This is an excellent opportunity for global boutique and specialized agencies such as Brainjuicer, Research Now, Vision Critical, uSamp who have now entered India or are forging partnerships with local suppliers.

They bring in new innovations and capabilities to this market and would ensure that we keep in pace with global MR trends. I believe we are in exciting times and you might see that going forward the challenges, chaos and vibrancy of a country like India could act like a laboratory to develop successful MR products and services for other global markets.

Pooja Haldea: We are slower compared to the rest of the world. This is partly because some technologies which are already big elsewhere (e.g., smartphones) are still emerging in India. However, I believe the main reason is that we are stuck in a vicious cycle – companies have set very low expectations for what research can deliver based on their past experience.

Therefore, they ask for less, and want to stick with what they know. This in turn leads research companies to talk even less about new things they can bring to the table and hence innovation stalls. We at BrainJuicer are breaking this cycle in India, and have found that companies are very interested in what we have to say.

Q2: What are the key parameters apart from price and quality that determine how you select your research vendors?

Jasmeet Sethi: These days the perceptible differences between product offerings from various suppliers is fading fast so one needs to think hard about why should anyone buy anything from you? I have many agencies meeting us with sales pitches that cannot articulate how they are truly unique or what is their niche.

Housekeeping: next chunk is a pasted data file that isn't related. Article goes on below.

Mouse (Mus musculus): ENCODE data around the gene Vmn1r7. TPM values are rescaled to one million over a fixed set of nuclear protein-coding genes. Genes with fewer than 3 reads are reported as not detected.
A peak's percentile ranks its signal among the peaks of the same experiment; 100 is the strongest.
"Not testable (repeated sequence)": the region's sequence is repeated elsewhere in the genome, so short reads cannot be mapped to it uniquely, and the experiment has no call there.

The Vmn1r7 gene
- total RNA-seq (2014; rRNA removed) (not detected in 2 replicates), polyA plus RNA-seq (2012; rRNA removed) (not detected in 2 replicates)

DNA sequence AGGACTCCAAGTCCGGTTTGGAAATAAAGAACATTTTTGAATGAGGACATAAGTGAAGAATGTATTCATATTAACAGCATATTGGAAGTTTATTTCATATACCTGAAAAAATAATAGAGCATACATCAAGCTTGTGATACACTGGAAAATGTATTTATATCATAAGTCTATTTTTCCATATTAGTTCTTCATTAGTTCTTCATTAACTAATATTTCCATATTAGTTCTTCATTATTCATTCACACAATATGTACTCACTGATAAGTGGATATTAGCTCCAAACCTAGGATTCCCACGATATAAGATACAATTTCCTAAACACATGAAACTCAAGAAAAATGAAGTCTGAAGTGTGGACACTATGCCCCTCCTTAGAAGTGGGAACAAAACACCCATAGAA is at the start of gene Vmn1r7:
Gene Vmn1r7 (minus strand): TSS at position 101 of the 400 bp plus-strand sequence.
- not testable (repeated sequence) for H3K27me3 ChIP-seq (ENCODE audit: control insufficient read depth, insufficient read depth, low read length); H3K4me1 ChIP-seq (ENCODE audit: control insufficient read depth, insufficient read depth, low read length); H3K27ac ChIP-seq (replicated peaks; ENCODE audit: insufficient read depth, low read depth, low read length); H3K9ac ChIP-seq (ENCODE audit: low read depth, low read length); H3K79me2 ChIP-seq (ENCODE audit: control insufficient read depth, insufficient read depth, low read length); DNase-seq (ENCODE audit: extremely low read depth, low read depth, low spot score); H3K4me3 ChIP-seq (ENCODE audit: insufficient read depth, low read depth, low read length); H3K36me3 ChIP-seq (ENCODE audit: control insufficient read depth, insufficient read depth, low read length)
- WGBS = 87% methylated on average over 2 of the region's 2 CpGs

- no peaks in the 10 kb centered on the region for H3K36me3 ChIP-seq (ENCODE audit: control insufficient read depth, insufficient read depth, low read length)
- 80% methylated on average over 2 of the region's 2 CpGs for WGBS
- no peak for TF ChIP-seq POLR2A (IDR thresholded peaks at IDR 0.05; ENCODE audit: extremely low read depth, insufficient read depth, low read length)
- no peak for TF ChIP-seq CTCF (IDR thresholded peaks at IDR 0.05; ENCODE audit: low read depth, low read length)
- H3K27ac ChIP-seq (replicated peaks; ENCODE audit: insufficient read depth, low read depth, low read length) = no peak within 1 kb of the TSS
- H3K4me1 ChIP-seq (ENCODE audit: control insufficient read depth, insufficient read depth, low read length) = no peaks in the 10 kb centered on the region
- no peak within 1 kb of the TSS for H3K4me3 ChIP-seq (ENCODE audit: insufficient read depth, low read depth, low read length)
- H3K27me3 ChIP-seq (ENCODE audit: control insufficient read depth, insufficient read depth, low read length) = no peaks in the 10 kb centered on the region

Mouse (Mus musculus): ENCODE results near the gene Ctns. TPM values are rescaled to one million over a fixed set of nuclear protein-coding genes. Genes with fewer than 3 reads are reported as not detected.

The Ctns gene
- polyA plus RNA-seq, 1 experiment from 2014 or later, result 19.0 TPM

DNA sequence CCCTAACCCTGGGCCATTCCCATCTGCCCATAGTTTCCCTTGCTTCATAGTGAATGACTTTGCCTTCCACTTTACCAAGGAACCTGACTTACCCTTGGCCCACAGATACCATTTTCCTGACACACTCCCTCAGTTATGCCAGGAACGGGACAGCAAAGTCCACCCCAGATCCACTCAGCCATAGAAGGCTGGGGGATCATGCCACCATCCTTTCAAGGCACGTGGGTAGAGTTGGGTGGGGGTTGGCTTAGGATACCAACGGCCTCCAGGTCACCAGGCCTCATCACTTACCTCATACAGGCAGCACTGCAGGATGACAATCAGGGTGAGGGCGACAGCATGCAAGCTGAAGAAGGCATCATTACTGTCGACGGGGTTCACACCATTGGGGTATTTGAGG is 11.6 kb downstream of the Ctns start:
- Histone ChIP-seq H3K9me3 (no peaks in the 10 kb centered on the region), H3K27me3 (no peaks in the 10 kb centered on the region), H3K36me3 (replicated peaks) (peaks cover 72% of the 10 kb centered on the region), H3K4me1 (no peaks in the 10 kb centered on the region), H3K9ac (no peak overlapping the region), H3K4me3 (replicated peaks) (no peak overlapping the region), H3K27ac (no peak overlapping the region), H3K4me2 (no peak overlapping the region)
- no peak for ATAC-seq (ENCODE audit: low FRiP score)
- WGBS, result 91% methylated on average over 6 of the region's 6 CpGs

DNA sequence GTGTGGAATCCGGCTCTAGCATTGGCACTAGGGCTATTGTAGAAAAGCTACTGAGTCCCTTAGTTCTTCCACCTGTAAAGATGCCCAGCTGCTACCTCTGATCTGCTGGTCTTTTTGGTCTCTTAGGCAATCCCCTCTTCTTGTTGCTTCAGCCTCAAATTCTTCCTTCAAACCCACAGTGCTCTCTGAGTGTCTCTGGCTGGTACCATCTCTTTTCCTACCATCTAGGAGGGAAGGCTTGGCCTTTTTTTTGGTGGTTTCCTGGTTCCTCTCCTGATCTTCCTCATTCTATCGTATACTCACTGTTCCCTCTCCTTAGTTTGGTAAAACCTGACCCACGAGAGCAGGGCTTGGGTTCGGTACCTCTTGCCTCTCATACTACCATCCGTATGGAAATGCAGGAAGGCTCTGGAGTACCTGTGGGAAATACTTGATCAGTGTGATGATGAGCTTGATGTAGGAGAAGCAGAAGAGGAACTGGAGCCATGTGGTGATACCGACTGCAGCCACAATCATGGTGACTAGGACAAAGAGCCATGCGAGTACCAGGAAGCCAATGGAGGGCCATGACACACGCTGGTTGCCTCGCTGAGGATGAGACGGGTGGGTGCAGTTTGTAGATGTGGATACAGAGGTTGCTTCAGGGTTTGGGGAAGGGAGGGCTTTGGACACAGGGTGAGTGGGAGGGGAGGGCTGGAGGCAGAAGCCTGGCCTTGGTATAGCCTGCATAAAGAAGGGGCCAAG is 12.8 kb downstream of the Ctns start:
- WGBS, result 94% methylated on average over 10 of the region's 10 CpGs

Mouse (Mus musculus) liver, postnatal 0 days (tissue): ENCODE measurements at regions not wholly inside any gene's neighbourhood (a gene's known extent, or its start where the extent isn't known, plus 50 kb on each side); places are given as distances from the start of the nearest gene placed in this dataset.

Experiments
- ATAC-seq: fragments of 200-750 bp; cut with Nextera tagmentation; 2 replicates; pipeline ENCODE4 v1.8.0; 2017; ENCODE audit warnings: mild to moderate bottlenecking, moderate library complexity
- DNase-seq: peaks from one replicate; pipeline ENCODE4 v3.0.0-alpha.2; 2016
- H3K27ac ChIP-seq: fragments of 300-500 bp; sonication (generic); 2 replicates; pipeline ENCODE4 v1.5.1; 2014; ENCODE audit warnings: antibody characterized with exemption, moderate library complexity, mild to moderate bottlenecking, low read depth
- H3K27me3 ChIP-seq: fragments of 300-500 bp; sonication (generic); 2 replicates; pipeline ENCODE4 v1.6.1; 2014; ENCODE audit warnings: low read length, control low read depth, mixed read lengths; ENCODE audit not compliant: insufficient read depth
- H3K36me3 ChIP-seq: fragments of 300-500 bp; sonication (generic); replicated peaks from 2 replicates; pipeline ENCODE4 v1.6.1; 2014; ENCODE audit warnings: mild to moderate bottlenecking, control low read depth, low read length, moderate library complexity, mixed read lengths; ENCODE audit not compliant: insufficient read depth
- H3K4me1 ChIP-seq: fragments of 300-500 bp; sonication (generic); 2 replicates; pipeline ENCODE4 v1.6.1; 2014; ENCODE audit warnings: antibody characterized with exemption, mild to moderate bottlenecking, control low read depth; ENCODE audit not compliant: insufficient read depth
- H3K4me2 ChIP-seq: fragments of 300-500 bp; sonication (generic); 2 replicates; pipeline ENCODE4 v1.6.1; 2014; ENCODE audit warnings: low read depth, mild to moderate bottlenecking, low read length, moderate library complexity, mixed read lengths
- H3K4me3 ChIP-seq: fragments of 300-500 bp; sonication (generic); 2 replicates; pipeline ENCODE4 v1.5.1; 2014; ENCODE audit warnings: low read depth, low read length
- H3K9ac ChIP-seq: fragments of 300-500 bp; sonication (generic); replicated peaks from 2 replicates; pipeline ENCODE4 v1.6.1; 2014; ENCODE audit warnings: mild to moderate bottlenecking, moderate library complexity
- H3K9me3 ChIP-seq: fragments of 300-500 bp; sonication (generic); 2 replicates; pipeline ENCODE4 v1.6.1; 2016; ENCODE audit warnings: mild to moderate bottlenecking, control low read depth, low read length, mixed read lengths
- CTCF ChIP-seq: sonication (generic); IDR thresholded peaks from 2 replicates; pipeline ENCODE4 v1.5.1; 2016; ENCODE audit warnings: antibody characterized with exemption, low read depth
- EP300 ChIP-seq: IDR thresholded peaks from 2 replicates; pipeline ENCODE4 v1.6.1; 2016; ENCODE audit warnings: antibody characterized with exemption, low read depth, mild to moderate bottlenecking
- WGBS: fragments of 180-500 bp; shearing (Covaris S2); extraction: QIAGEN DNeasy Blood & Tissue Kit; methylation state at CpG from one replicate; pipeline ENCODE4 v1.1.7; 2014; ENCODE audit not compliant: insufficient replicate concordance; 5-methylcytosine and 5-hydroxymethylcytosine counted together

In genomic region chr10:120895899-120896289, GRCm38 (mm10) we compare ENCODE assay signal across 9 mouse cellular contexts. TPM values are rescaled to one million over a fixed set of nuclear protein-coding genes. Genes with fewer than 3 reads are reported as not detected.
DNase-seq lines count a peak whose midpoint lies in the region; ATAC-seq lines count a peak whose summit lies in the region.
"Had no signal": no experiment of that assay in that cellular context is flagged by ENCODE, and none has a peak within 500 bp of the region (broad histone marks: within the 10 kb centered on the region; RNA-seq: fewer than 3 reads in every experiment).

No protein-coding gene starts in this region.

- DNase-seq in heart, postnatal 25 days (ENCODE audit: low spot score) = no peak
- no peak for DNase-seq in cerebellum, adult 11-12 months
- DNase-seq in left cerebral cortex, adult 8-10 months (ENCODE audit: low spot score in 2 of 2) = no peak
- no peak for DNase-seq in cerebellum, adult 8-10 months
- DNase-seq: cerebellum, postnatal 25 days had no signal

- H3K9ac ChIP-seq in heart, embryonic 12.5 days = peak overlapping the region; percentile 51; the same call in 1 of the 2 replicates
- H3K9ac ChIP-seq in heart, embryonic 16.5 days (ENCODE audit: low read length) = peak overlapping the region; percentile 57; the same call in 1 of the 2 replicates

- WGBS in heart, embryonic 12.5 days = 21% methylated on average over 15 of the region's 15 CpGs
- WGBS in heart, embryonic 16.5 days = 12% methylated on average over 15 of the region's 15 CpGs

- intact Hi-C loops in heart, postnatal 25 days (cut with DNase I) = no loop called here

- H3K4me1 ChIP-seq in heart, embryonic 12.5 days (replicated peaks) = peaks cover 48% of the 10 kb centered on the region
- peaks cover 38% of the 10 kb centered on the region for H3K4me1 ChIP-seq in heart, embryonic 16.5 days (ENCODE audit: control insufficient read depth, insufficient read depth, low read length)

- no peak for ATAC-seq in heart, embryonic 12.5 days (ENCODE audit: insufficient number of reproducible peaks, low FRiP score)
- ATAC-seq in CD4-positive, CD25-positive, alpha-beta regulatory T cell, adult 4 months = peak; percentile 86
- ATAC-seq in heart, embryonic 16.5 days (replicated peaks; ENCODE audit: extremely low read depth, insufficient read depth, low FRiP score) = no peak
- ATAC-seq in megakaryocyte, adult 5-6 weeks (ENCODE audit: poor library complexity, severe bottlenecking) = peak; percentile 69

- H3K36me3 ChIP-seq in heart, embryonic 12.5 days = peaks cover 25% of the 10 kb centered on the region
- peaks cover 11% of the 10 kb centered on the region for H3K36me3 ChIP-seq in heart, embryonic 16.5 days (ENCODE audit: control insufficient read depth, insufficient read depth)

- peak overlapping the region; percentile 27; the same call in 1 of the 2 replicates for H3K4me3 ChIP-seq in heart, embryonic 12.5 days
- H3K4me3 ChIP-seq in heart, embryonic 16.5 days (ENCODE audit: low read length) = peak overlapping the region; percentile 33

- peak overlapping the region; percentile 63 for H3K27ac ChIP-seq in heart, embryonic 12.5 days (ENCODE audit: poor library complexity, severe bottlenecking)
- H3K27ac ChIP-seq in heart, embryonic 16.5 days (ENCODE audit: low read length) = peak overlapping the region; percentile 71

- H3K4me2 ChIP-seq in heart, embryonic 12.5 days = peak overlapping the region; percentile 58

For us what matters most is how you differentiate using your PPT, not your PowerPoint but your People, Process and Technology.

Make this the core of how you market your abilities. Secondly, a veteran sales professional once told me that to win a business you need to Network first, sell later! Most suppliers and agencies attend only one or two meetings post us asking for pricing quotes and then do not return because they had not gotten any business. If you aren’t networking for the long haul then you are not having doors opened to opportunities you may not otherwise have heard of or had access to. Eventually with all things being equal, people do business with people they know, like and trust.

Q2: What are the key parameters apart from price and quality that you cite while marketing your agency abilities?

Pooja Haldea: We don’t talk about price – and for us, quality is a given. We tell companies that they should work with us if they are tired of the same old MR techniques and want to try something path-breaking, something new.

If you use the same techniques, you will get the same answers. So the question is – do you want newer, better answers? If your answer is yes, then you should work with us.

BrainJuicer is heavily influence by the field of behavioural economics. We believe that 99% of our decisions are made based on emotions, gut, intuition and we only use our ‘logical’ mind to post rationalize once the decision is made. In a study I once did, we found out that 80% of car ads are read by people who have just purchased that car – their ‘logical’ mind is now looking for reasons to justify a purely emotional decision! All our methodologies are therefore aimed at capturing this gut, emotional response and stopping people from over-thinking (which we believe is a big issue with traditional MR).

Q3: Is there often a gap between clients’ expectations and vendor’s delivery when it comes to insights?

Jasmeet Sethi: There could be occasions where this might happen. I can recall instances where I had to rewrite the entire report delivered to me by our agencies. There could be numerous reasons including how you set your goals clearly upfront and how the agencies interpret them. The result of which could be a 200 pager slide deck with charts because the agency felt that they need to have chart for every question.